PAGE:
A new mass spectrometry based technique can be used to map the location of thousands of proteins in the cell simultaneously, shedding light on different proteomic cell states in health and disease.
The omics era has made analysis of total genomes or transcriptomes to answer diverse scientific questions routine. However, while the proteome is in fact the true functional representation of a cell at any given moment, similar advances on the protein level have lagged behind. To acquire deeper insight into what makes one cell function differently from another, in a heterogeneous tissue or in diseased compared to healthy states, technological advances in the proteomics field are needed.
A recent paper in Molecular Cell describes such a refreshing addition to the proteomics toolbox, dubbed SubCellBarCode, which even includes a searchable online resource where you can look up the location of your favorite protein. The method is based on cellular fractionation followed by mass spectrometry and boasts it can pinpoint the location of more than 12 000 cellular proteins simultaneously with an excellent coverage across the human proteome ranging from 63% of all transcription factors to 96% of all chromatin remodeling factors. Using statistical methods, highly robust proteins can be used as markers for certain localizations in the cell, shown to be stable across five different human cell lines. Based on these marker proteins, 15 distinct clusters were defined within all cellular localizations, which can in turn be grouped into four cellular neighborhoods (secretory, nuclear, cytosol, and mitochondria). The output of the method is a SubCellBarCode or simply bar code for each individual protein based on the probability of its cellular localization. The bar code is a stacked barplot combining the probabilities calculated for each of the 15 compartments or four neighborhoods, always adding up to 1.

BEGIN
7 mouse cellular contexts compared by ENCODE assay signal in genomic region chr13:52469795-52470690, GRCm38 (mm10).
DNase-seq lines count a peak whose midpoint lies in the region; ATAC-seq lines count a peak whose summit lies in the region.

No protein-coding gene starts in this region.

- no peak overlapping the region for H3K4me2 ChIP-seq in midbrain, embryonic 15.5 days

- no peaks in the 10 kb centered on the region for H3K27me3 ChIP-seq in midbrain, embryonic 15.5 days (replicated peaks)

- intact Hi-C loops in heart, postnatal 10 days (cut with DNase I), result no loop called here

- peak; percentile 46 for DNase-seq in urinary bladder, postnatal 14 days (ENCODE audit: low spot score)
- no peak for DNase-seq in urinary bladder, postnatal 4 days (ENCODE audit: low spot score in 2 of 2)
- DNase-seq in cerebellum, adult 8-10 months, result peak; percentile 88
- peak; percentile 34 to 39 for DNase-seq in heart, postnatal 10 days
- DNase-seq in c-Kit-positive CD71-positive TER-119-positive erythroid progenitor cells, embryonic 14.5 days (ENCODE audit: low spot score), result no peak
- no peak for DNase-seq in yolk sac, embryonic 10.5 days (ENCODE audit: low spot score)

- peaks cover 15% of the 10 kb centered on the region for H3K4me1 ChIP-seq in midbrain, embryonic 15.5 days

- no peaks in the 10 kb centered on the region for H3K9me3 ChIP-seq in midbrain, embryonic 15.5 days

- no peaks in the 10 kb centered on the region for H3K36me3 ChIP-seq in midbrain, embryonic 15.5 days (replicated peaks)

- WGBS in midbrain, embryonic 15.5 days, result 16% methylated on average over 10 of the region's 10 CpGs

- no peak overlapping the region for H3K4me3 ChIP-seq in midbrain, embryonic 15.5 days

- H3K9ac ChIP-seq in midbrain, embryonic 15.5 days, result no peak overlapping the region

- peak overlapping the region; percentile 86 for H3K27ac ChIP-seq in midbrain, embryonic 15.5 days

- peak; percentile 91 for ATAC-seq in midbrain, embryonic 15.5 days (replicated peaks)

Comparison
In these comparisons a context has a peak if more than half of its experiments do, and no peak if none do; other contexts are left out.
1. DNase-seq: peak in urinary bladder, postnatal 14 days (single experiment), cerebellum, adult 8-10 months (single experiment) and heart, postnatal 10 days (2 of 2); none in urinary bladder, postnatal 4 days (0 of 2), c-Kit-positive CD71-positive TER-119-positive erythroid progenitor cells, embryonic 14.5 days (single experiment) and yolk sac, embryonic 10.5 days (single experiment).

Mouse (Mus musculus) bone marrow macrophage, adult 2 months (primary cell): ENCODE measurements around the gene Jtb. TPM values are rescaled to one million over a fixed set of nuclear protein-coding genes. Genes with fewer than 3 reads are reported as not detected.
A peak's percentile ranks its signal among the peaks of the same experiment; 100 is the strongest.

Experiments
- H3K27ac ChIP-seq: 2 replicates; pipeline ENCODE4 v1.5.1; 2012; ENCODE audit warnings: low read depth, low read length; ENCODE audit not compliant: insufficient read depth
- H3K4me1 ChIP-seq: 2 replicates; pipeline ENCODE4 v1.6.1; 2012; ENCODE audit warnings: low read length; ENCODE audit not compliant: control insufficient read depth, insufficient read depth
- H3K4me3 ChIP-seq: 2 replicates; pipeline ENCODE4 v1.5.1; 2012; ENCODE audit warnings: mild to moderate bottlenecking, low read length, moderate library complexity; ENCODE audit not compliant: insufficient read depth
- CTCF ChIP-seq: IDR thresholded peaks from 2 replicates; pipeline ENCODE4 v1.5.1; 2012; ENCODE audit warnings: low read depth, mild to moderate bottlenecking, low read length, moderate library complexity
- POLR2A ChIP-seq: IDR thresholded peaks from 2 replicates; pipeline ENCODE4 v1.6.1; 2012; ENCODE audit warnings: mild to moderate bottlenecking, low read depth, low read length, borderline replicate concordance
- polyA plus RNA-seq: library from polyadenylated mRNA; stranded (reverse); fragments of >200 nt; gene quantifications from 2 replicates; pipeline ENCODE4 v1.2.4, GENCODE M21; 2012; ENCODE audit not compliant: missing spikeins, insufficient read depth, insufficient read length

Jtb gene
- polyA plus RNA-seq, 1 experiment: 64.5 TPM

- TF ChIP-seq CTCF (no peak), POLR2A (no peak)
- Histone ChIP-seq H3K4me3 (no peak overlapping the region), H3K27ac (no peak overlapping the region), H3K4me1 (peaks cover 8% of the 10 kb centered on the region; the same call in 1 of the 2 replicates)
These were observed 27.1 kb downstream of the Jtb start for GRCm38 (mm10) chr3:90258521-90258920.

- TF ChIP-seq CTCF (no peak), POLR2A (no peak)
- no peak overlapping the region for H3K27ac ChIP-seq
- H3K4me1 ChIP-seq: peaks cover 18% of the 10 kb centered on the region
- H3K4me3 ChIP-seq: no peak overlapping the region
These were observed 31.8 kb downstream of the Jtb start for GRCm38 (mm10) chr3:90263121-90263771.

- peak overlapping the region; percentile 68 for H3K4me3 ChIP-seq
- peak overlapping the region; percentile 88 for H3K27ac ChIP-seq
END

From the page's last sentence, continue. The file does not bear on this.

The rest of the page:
The authors admit the protocol is not without shortcomings as proteins with functions in multiple sub-cellular locations would be present in several fractions, leading to a reduced signal and a risk for drop out. This is estimated to pose a potential problem for around 10% of proteins in the cell. However, this percentage is lower than previously reported, as analysis indicates that most apparent multi-localization events are actually artefacts of previous methods used or of the uncertainty on which database classifications are based.
Initial application of the method on data acquired in different cell lines provided insight into general cellular processes. For example, the authors could show that splicing is generally not used to direct different isoforms of the same protein to different locations and that this is also not an explanation of differential localization in different cell lines. Secondly, it seems that cell types cannot be distinguished based on localization of proteins shuttling between different compartments, but rather based on differential expression of proteins in secretory compartments such as the plasma membrane. Expression of nuclear proteins on the other hand is much less useful in distinguishing cell types from each other.
Further on, we can glimpse potential broad applications of the method in studying protein complexes or drug responses. Comparison of localization of cellular complexes in the five cell lines showed that some partners of protein complexes have a more flexible localization than the core components. Exploration of this principle in important cellular complexes could lead to advanced understanding of their regulation and function. Lastly, barcodes of a lung cancer cell line revealed that certain candidate genes change their localization in response to EFGR inhibition, a common cancer therapy. These data clearly demonstrate the potential of the method to explore the uncharted territory of proteomics in drug sensitivity and response.
- Orre LM et al. SubCellBarCode: Proteome-wide Mapping of Protein Localization and Relocalization. Mol Cell. 2019 Jan 3;73(1):166-182.e7. (2019)